Egypt: ISIS claims attack at historic monastery

ISIS has claimed responsibility for an April 18 attack on a security checkpoint near the gates of St. Catherine's Monastery in Egypt's Sinai peninsula, in which one officer was slain and four injured. Founded in the 6th century and located at the foot of Mount Sinai, St. Catherine's is believed to be the world's oldest continuously used Christian monastery, and is a UNESCO World Heritage site. It is affiliated with the Eastern Orthodox church. The attack came just 10 days before Pope Francis was scheduled to visit Egypt, and nine days after two deadly suicide bombings on Coptic churches, also claimed by ISIS. (Al Jazeera, BBC News, April 19)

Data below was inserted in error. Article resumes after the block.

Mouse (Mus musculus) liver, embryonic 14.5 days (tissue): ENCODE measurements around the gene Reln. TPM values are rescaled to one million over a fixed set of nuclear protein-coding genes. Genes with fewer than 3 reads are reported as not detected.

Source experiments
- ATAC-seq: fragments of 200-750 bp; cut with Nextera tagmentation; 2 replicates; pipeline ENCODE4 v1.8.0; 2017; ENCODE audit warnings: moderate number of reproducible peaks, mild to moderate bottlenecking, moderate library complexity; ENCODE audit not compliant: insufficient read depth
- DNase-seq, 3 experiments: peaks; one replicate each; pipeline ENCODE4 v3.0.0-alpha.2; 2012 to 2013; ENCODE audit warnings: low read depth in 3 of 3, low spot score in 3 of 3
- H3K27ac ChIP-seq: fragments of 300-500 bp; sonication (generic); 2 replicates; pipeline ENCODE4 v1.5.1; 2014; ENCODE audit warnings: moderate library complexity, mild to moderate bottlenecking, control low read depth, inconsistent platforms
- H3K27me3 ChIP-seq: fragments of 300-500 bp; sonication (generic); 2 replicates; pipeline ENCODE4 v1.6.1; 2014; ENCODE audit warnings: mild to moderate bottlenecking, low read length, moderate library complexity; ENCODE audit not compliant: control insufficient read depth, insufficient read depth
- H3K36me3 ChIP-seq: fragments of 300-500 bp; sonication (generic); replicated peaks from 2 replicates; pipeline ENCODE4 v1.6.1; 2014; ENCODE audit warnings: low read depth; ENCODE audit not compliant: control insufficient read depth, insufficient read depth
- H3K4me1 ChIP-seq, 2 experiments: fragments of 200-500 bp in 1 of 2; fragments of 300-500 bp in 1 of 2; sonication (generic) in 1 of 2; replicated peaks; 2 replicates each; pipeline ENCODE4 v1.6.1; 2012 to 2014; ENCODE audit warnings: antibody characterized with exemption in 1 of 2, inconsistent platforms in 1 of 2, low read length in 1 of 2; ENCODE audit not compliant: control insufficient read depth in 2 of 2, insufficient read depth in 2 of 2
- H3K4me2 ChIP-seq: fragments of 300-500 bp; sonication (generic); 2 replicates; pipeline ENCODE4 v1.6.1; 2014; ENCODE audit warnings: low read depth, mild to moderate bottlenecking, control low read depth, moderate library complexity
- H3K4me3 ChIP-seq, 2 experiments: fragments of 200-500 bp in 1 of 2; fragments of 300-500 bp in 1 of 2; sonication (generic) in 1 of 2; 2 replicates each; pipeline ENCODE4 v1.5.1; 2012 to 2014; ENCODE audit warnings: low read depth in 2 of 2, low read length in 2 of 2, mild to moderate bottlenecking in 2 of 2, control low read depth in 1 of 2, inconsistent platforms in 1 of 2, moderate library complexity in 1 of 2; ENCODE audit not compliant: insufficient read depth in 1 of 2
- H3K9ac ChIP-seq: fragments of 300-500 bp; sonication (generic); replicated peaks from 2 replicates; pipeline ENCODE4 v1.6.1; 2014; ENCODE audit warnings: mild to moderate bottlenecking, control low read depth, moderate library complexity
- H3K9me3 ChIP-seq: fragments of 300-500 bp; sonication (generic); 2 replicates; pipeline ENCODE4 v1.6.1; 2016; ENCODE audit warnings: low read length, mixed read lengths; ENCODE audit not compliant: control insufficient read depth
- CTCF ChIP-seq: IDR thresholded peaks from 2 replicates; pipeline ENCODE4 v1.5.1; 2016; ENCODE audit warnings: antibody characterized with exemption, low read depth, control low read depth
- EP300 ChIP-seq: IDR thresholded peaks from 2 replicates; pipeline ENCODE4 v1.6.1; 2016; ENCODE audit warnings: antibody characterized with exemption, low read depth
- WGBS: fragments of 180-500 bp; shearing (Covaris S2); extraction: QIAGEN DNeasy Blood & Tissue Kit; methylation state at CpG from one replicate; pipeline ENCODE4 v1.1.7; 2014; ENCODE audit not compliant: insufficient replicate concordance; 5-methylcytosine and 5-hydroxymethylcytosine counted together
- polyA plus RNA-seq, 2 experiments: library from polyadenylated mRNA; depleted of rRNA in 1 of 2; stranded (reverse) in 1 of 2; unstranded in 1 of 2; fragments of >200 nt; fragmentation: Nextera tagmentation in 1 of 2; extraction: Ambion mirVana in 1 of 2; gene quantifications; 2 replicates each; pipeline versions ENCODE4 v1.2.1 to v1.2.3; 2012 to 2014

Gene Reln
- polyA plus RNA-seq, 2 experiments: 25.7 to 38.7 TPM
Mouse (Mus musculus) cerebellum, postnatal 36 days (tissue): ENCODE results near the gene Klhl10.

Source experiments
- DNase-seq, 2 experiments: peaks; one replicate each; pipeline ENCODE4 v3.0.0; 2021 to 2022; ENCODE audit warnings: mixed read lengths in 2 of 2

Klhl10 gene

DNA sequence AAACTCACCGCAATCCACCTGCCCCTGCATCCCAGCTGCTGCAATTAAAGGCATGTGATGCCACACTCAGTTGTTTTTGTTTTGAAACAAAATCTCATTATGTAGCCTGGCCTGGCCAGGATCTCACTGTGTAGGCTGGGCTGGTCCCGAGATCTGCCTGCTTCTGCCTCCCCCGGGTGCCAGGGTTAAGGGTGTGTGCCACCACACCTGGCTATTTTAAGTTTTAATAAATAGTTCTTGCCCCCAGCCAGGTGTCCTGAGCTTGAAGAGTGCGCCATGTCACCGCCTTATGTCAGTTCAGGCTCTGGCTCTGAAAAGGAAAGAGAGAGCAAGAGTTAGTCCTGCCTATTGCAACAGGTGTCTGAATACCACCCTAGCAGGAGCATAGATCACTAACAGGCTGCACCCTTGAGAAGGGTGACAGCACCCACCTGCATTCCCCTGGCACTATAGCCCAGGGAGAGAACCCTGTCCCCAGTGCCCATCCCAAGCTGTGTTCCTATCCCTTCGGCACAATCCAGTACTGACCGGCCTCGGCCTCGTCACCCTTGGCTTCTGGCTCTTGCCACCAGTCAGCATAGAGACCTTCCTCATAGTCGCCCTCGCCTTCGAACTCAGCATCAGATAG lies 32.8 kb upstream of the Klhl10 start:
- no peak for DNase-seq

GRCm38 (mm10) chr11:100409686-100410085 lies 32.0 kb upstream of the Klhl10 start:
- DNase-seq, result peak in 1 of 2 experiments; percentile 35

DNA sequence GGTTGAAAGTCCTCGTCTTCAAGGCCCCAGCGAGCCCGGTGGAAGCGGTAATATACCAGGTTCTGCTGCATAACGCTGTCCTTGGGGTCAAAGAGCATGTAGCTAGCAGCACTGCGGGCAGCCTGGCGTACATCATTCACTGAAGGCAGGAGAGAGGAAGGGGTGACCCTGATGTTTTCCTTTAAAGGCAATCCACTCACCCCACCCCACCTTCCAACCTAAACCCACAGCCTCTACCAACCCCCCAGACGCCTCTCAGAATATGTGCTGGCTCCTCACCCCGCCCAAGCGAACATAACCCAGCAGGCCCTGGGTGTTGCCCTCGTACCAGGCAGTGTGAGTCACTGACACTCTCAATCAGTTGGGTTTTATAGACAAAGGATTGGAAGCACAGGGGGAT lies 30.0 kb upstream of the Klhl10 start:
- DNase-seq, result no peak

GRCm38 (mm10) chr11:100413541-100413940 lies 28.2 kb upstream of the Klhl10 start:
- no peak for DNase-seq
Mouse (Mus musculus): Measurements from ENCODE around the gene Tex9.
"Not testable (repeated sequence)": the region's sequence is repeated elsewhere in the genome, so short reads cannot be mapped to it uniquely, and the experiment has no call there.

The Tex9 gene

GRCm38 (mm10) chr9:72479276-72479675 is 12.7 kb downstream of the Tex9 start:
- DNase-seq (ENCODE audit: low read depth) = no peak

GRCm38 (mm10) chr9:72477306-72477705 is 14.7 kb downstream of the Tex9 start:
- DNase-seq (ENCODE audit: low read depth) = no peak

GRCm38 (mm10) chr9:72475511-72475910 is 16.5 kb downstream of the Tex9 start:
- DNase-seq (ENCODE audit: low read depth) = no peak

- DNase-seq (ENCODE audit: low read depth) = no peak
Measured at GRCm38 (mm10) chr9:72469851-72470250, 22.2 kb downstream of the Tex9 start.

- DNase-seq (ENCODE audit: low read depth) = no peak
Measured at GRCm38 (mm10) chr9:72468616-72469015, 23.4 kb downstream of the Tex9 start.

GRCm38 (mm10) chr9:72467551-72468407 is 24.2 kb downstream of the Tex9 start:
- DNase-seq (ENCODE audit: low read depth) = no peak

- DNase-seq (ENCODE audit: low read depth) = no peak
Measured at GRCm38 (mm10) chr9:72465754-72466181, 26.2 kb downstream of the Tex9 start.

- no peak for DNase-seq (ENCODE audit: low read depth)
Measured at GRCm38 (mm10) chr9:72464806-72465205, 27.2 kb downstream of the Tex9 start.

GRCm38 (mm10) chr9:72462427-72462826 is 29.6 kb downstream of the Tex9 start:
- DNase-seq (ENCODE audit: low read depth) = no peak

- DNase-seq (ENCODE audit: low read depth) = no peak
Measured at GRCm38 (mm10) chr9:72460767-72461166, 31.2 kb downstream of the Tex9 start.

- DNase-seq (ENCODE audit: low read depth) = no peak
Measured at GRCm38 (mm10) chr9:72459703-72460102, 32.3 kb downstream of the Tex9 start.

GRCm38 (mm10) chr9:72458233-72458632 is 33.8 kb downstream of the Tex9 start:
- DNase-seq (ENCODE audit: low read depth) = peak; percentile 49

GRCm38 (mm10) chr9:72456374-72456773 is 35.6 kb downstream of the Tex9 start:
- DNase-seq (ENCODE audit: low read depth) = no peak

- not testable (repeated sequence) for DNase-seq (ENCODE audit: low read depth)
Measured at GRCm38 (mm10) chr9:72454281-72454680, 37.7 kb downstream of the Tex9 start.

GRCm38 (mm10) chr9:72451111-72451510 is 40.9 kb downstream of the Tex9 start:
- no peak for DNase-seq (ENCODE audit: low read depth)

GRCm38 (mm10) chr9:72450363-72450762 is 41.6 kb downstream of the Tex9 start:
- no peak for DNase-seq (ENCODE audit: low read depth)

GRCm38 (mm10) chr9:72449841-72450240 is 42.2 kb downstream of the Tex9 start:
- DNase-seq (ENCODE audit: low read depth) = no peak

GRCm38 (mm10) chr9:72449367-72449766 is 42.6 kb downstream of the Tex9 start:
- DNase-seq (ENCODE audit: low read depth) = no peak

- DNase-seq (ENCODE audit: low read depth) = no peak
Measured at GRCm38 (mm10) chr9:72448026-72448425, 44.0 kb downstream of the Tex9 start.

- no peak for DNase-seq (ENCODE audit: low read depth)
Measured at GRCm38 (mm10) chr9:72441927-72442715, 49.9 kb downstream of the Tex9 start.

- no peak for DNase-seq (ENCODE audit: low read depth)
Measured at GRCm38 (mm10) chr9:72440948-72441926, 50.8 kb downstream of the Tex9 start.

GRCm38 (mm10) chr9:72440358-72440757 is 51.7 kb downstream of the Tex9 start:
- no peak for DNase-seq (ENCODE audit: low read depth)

The attack also came days after clashes were reported in the Sinai between rival tribes. ISIS-affiliated militants reportedly launched RPG attacks in response to the abduction of three of its members by rival tribesman. The dispute apparently started when militants shot at a truck smuggling cigarettes into the Rafah area, where they impose their strict version of Islamic law that prohibits the sale of tobacco. (AP, April 17)

The Parliament of Egypt on April 11 gave its unanimous approval to a three-month state of emergency put in place by President Abdel Fattah al-Sisi in response to the church attacks in the cities Tanta and Alexandria. Under the measure, police will be ale to arrest civilians without charge and search homes without warrants; large gatherings will be banned, and there will be tighter censorship. (Jurist, April 12)